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How to Prep Your Lawn for Winter

The end of summer signals the best time to lay the groundwork for a lush field of grass come spring

Roger Cook using a lightweight rotary spreader to broadcast fertilizer, lime, and grass seed
Photo by Kindra Clineff

Q: What sort of lawn prep should I do before winter to get a jump start on next year's growing season?
—Dave krocak, St. Louis Park, Minn.

A: Roger cook replies: With summer's heat and dryness at an end, September is the best month to lay the groundwork for next year's lush lawn. That means aerating the turf—to reduce compaction and make it easier for fertilizer and water to reach the roots—and reinvigorating thin areas with compost and seed. Before you start, get a soil test so that you know the type and amount of amendments to add. (Repeat the test in three to five years.) Then follow the steps to follow.

Just remember: When aerating, fertilizing, or seeding, always go over the turf twice, with criss-crossing paths. You don't want stripes in your revitalized lawn.

Pictured: Roger Cook uses a lightweight rotary spreader to broadcast fertilizer, lime, and grass seed.


Steps // How to Prep Your Lawn for Winter
1 ×

Mow Low

 
Step One // How to Prep Your Lawn for Winter

Mow Low

roger cook showing how to mow low to prepare your lawn for winter
Photo by Kindra Clineff

Cut the grass down to 1 to 1½ inches, making it easier to aerate and to judge how much compost to add. If your grass is more than 3 inches tall, take it down incrementally over a few mowings—no more than a third of the grass blade at a time—to avoid stressing the plants.

 
2 ×

Aerate

 
Step Two // How to Prep Your Lawn for Winter

Aerate

roger cook showing how to Aerate and prepare your lawn for winter
Photo by Kindra Clineff

On a day when the soil is moist, not soggy—the core aerator's hollow tines can't easily penetrate hard, dry ground—take a couple of passes around the lawn's perimeter. This will provide a buffer zone for turning this heavy machine around as you run it back and forth over the rest of the lawn.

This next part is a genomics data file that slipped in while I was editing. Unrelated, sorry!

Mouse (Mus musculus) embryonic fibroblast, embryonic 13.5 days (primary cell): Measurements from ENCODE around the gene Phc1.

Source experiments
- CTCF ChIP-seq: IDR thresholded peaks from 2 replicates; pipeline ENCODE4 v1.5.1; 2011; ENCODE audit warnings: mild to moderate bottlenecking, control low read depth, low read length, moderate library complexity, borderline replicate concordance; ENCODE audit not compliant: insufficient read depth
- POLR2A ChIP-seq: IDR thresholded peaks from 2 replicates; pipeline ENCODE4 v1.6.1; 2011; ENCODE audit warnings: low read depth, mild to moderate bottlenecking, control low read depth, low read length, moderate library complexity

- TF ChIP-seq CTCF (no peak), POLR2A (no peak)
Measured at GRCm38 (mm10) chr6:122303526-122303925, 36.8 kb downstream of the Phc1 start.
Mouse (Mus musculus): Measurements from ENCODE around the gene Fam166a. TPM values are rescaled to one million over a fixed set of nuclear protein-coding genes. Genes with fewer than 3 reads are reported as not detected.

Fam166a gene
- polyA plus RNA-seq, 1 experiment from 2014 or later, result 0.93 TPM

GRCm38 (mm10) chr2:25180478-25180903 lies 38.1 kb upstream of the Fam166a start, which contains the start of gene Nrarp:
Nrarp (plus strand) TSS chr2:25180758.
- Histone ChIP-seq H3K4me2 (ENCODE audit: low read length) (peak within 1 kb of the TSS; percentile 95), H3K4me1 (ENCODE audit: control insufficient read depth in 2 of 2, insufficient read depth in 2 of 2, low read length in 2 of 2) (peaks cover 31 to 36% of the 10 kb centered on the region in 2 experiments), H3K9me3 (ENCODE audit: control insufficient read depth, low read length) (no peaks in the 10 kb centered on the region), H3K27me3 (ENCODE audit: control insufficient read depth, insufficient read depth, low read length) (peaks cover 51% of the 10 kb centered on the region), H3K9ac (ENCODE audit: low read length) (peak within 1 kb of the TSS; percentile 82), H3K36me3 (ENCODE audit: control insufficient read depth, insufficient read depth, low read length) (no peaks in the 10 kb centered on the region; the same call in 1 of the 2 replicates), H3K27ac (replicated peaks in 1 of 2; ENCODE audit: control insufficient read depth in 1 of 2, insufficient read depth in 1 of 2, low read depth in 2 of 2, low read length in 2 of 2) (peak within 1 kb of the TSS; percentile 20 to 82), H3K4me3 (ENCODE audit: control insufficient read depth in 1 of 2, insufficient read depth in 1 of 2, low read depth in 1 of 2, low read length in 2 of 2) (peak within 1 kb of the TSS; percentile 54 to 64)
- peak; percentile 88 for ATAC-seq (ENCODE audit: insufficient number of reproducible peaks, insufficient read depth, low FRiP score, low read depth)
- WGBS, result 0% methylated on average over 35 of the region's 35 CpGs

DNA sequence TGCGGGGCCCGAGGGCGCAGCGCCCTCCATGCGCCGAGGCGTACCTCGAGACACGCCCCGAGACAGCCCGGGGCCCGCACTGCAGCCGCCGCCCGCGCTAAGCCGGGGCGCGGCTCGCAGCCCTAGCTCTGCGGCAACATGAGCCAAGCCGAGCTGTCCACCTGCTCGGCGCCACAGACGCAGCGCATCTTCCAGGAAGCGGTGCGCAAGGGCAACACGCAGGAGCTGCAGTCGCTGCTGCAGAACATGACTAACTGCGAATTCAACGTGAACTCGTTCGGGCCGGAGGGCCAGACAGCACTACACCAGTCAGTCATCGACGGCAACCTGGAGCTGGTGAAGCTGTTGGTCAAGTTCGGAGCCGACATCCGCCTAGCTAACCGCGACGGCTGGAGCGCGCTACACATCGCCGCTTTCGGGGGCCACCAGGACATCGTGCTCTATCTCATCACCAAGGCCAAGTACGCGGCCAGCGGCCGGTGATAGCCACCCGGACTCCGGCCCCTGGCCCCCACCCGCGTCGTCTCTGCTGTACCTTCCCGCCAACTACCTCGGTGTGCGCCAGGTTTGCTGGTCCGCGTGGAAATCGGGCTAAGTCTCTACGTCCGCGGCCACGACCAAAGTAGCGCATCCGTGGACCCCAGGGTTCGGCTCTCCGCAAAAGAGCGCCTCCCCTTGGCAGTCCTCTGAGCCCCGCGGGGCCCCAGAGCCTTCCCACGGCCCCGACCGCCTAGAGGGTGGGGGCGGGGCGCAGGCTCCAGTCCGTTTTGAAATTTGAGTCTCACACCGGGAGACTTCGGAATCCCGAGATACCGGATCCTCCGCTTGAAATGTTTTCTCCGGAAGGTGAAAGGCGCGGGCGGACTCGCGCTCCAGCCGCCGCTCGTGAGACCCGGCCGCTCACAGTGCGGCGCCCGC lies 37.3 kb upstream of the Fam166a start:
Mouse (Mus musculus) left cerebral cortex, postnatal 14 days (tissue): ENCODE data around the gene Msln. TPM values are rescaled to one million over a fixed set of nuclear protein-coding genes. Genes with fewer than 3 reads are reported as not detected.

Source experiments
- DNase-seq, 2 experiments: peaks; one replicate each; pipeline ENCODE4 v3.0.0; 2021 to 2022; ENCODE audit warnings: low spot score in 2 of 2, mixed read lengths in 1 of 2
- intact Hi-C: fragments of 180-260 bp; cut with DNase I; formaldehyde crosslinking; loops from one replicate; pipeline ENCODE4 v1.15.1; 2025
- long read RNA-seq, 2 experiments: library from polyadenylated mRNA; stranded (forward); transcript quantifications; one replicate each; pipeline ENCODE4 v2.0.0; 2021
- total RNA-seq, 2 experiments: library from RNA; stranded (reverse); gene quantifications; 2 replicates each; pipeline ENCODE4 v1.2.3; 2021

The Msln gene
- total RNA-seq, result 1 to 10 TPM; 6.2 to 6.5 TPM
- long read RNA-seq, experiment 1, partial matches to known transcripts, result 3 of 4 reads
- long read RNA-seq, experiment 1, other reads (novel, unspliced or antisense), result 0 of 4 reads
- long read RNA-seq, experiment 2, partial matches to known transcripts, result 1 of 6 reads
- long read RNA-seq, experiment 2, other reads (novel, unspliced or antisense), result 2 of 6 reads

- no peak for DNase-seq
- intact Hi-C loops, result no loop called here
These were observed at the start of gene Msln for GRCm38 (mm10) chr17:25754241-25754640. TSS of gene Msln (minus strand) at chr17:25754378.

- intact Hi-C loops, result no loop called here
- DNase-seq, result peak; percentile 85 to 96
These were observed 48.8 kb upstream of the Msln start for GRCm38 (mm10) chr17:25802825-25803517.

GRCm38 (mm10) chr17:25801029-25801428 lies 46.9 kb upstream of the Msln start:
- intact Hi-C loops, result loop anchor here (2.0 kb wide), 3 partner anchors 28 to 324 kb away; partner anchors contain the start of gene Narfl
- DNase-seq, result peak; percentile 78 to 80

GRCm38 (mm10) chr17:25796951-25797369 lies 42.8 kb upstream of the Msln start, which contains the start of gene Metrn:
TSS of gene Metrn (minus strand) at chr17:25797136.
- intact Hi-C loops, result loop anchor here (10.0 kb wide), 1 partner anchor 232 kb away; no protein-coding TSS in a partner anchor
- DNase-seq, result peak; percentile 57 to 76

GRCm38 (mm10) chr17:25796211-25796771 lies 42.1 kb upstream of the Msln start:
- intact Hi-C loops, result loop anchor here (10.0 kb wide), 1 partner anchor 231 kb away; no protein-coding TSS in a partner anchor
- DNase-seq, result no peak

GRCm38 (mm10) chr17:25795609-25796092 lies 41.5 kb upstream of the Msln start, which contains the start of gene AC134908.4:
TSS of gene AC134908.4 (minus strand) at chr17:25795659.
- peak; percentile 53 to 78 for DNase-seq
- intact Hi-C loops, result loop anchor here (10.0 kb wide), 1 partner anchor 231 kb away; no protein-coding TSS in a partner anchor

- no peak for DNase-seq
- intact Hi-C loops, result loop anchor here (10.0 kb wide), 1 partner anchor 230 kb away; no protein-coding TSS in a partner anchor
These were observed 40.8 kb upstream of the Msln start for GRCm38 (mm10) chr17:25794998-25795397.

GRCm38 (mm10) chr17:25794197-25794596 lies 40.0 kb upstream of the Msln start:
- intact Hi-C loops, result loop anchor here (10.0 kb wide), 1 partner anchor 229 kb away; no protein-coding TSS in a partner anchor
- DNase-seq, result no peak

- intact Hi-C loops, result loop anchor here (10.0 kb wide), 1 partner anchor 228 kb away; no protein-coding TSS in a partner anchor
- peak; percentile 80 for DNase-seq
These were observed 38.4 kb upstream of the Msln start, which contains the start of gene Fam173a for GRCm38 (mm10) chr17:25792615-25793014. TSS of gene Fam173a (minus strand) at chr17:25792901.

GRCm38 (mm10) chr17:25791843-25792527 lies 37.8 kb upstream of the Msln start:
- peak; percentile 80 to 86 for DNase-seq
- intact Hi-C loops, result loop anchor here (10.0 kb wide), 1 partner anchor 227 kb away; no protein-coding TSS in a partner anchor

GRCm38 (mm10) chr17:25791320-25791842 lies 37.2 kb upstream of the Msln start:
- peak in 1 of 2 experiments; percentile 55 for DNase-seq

3 ×

Top-Dress

 
Step Three // How to Prep Your Lawn for Winter

Top-Dress

roger cook showing how to top-dress with compost and prepare your lawn for winter
Photo by Kindra Clineff

Where grass is sparse, prepare for seeding by spreading a half-inch layer of aged compost. I hold a snow-shovelful in the crook of my arm, fling it off with my free hand, as shown, then work it in with a leaf rake. Be sure your compost is cured: dry, crumbly, and cool to the touch. If it's hot and smells, it's more likely to harbor pathogens and burn your lawn.

 
4 ×

Fertilize

 
Step Four // How to Prep Your Lawn for Winter

Fertilize

roger cook showing how to fertilize and prepare your lawn for winter
Photo by Kindra Clineff

Distribute fertilizer and pelletized lime (if needed) using a rotary spreader. I use a high-phosphorus fertilizer to stimulate root growth; but you should let the soil test determine the best mix for your conditions. To keep the spreader from dumping too much fertilizer in one spot, open or close the hopper only when the spreader is in motion.

 
5 ×

Overseed

 
Step Five // How to Prep Your Lawn for Winter

Overseed

roger cook showing how to seed and prepare your lawn for winter
Photo by Kindra Clineff

Fill the spreader with seed, set its control to about two-thirds of the bag's recommendation, to account for overlapping passes, and distribute the seed over the compost. As when fertilizing, keep the spreader in motion when opening or closing the hopper. For large areas, you can save time by renting a power overseeder, which slices the turf and drops in the seeds. It eliminates the need to rake in Step 6.

 
6 ×

Rake and Water

 
Step Six // How to Prep Your Lawn for Winter

Rake and Water

roger cook showing how to rake and water ro prepare your lawn for winter
Photo by Kindra Clineff

Mix the seeds into the compost with a leaf rake held tines up, as shown. Water lightly—5 minutes at a time, two to three times a day—until the seeds sprout. Then water once a day for 15 to 30 minutes. Mow the lawn again when the existing grass reaches 3 inches; bag the clippings. After leaves have fallen, cut the grass back to 1½ inches for its long winter's nap.

 
 
 

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